There is no clear position in the European Union regarding the "Open Balkans" initiative, an initiative that has provoked mixed reactions not only in the Western Balkans region, but also in international circles. In the European bloc, on the one hand, they support any initiative that affects the growth of European cooperation, but on the other hand, they see this initiative as a duplication of some processes, which are already ongoing.
The joint initiative of Albanian Prime Minister Edi Rama, Serbian President Aleksandar Vucic and North Macedonian Prime Minister Zoran Zaev is not being supported by Kosovo, Montenegro and Bosnia and Herzegovina. In Brussels they say that regional cooperation is not only welcome, but is also a condition for the countries of the region in the process of their integration into the EU, which also emerges as an obligation from the Stabilization and Association Process.
The problem with the "Open Balkans" initiative, according to some Radio Free Europe / Radio Liberty interlocutors in Brussels, is the fact that this initiative has not provided a regional inclusiveness. On the other hand, it includes initiatives such as "regional collectivity" and the common market, which were worked on in the EU in the framework of the Berlin Process.
The EU special envoy for the Kosovo-Serbia dialogue and Western Balkans issues, Miroslav Lajcak, was also quoted as saying that this initiative "is an unhealthy competition" for the European integration process of the countries in the region.
The support in principle for "any initiative that enhances regional cooperation" by the EU, but also by some member states, has been understood and used by the supporters of the "Open Balkans" initiative as direct support for this initiative. But in the EU they say that "there was no such direct support" and that in some European regions there are reservations about this initiative.
The Berlin Process itself - a German initiative supported by several important EU countries - although it aimed to help the countries of the region develop and thus prepare for EU integration. future, is not an initiative that is included in the EU framework.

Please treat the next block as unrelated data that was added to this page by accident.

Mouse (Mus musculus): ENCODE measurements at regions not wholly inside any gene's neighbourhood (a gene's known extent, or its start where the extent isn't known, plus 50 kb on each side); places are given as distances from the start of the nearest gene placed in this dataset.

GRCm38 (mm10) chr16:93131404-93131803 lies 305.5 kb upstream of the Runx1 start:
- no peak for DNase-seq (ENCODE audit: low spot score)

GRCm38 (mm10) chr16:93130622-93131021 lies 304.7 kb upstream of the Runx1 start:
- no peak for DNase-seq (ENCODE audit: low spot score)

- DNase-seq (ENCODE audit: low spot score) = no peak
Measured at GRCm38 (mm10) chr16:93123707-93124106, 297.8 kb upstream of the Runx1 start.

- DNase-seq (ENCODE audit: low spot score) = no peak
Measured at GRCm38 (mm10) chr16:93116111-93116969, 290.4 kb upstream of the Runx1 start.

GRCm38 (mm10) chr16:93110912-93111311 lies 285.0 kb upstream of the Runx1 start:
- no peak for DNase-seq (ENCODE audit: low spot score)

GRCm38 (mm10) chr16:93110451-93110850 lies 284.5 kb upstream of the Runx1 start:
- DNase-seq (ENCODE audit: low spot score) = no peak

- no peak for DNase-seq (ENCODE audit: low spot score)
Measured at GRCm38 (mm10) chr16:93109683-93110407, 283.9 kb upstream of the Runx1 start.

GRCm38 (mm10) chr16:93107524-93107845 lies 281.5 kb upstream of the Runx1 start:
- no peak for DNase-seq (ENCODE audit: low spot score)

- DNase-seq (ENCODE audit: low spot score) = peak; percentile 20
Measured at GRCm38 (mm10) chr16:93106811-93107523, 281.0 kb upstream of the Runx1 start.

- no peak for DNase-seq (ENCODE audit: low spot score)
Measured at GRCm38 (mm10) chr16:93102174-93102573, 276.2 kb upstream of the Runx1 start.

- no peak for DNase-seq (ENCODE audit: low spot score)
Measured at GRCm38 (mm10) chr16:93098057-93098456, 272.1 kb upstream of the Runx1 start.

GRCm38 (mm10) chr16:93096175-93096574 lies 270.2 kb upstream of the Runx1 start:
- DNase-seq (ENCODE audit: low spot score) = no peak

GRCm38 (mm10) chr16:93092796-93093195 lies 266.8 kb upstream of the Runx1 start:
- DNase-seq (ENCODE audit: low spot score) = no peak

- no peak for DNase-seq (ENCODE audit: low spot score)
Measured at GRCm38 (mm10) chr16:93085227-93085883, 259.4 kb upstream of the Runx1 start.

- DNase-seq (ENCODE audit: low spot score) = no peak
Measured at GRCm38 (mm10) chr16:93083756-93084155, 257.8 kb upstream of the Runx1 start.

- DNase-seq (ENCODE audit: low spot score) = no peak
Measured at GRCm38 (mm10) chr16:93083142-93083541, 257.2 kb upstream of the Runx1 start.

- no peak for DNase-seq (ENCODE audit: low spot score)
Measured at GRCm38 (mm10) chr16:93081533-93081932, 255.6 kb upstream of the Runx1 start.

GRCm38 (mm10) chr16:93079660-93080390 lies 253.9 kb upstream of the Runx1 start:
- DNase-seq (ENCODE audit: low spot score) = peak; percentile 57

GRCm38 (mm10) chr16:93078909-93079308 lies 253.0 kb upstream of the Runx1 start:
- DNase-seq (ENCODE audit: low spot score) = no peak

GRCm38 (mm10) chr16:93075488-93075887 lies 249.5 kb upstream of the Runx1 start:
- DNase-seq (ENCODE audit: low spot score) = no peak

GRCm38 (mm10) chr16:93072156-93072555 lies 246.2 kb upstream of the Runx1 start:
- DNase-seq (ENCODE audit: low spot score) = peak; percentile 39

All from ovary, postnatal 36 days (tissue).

Precisely in the Berlin Process, all countries in the region are treated in the same way, including Kosovo. This does not happen on the part of the EU due to the non-recognition of Kosovo's independence by five member states of the European bloc.
At the EU headquarters in Brussels they remind that the Free Trade Agreement (CEFTA), an agreement on regional trade integration, already exists. Then there is the Sarajevo-based Regional Cooperation Council, the Belgrade-based regional transport community and several other EU-supported initiatives.
"There should be more political will, readiness and courage to implement existing agendas," say diplomatic sources in Brussels, rather than, as they call them, "initiatives that could provoke new divisions."
But, in direct questions to the EU whether it is for or against the "Open Balkans" initiative, they constantly answer that they understand the desire to move forward in regional cooperation, but it is necessary to have a process that includes the entire Western Balkans. ”.
As they say in Brussels, the main goal of the EU is "the creation of a common regional market, in accordance with the rules of the European Union, which was a political obligation from the joint EU-Balkan summit in Sofia."
The "Open Balkans" initiative is a continuation of the Balkan "mini-Schengen", which Kosovo has opposed before. Albania, Serbia and North Macedonia are part of this initiative, which is said to contribute to the creation of a common regional market.
The idea of "mini-Schengen" was presented in Novi Sad, Serbia on October 10, 2019, by the leaders of Serbia, North Macedonia and Albania.
On July 29, 2021, when the initiative was renamed, at an economic forum held in Skopje, the Prime Minister of Albania, Edi Rama, the Prime Minister of North Macedonia, Zoran Zaev, and the President of Serbia, Aleksandar Vucic, called on all region to join this initiative. In the Washington Agreement, signed on September 4, 2020 in the White House, Kosovo had promised to become part of the "mini-Schengen" ./ REL